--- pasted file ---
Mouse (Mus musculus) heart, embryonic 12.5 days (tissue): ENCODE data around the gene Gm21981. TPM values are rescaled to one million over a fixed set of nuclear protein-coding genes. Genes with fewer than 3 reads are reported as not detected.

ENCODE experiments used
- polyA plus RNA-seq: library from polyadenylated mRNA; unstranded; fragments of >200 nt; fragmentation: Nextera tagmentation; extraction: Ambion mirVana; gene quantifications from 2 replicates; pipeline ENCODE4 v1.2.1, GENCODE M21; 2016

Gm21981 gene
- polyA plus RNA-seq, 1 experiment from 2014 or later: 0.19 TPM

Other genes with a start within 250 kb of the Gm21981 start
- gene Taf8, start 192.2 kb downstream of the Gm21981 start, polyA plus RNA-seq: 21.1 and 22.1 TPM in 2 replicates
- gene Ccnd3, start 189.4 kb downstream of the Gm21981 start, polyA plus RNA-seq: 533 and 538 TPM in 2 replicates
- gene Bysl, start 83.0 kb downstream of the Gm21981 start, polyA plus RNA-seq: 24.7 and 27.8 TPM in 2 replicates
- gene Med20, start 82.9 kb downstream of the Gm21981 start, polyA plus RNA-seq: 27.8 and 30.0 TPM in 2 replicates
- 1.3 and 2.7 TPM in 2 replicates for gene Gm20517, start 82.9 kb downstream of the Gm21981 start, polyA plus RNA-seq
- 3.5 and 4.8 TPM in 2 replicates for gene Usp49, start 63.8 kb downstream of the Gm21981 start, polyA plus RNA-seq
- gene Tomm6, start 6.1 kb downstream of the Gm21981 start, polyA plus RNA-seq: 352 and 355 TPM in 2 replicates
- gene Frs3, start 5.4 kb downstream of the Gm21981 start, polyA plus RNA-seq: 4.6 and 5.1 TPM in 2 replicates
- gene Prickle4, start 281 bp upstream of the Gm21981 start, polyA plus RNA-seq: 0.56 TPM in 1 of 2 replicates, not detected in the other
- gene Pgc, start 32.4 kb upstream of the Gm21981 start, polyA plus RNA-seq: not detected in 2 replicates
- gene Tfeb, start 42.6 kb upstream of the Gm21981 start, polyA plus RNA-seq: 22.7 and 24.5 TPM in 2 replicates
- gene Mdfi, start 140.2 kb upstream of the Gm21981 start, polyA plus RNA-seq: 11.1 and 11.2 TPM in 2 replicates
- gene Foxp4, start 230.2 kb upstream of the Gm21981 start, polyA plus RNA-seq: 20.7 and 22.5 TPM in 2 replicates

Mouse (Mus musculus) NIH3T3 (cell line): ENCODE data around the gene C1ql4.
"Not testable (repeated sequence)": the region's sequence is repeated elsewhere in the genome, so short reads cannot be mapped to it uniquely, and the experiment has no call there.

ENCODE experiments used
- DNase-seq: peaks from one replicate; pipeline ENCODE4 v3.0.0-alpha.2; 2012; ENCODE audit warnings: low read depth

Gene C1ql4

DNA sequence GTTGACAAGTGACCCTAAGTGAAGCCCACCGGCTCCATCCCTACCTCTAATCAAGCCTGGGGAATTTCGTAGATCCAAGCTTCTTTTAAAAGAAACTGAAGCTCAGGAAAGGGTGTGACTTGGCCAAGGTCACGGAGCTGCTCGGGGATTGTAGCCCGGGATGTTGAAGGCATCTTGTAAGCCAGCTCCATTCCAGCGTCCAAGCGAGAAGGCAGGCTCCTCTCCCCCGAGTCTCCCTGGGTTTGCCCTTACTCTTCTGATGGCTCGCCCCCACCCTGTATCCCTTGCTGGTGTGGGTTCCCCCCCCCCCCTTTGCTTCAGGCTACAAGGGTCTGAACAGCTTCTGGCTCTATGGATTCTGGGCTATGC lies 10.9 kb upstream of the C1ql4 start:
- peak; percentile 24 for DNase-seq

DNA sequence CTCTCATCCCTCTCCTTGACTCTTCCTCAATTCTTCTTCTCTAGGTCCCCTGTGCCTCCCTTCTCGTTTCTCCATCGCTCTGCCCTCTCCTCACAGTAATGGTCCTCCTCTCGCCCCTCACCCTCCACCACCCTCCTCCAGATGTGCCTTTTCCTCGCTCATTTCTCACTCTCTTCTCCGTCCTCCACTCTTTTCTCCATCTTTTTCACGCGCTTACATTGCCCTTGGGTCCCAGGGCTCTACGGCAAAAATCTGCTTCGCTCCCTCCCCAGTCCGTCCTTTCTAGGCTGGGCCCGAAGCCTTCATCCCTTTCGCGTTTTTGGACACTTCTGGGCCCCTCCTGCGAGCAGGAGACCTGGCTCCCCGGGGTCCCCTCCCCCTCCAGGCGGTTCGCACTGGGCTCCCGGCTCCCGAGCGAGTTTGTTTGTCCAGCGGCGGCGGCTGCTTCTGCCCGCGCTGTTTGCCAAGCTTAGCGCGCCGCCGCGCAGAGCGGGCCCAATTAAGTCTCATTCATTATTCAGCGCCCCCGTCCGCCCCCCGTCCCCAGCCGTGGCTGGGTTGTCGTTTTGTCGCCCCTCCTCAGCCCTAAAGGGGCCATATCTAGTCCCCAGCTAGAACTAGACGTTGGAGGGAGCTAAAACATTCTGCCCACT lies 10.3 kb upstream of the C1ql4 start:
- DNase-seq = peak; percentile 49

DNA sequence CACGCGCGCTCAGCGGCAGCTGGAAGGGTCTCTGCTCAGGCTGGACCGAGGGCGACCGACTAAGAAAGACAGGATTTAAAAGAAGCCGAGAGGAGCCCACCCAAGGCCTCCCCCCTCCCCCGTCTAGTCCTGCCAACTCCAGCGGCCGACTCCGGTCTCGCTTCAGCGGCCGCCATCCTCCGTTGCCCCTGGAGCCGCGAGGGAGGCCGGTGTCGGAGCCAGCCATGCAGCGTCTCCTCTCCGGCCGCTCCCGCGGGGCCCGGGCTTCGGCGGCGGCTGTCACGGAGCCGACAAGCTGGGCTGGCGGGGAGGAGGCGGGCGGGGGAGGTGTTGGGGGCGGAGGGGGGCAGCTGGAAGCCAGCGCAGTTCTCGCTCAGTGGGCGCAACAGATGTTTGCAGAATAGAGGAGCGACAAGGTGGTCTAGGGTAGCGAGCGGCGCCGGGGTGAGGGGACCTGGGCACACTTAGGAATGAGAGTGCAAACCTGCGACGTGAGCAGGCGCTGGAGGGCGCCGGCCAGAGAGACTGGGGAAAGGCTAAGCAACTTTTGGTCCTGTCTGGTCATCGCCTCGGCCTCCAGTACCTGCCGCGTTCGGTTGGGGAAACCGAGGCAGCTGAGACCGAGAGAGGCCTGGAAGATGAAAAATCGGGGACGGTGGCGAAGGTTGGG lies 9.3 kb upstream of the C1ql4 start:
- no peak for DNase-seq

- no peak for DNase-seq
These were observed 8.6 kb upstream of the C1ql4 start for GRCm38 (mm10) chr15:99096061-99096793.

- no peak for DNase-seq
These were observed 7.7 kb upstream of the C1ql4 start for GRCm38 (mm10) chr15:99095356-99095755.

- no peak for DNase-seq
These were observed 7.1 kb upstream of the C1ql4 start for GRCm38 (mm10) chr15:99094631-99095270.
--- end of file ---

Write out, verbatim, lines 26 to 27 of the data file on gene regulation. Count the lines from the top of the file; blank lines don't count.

- peak; percentile 24 for DNase-seq

DNA sequence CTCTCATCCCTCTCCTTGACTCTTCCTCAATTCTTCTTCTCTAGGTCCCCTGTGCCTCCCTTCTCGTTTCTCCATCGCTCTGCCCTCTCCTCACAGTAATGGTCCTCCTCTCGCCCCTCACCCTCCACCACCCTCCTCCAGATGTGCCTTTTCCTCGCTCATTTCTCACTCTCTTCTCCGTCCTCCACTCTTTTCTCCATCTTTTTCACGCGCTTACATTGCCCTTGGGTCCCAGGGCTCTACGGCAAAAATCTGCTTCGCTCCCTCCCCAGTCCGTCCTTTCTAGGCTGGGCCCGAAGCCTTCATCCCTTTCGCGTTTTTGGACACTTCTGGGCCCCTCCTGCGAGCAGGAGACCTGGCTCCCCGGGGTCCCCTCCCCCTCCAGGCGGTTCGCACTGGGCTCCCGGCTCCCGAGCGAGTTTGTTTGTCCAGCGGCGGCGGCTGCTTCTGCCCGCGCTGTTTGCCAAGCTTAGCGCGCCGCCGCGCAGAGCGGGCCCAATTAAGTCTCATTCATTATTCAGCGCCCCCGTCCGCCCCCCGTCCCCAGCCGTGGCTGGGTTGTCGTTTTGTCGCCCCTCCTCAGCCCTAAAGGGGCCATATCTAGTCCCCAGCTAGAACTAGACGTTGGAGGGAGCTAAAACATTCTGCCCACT lies 10.3 kb upstream of the C1ql4 start: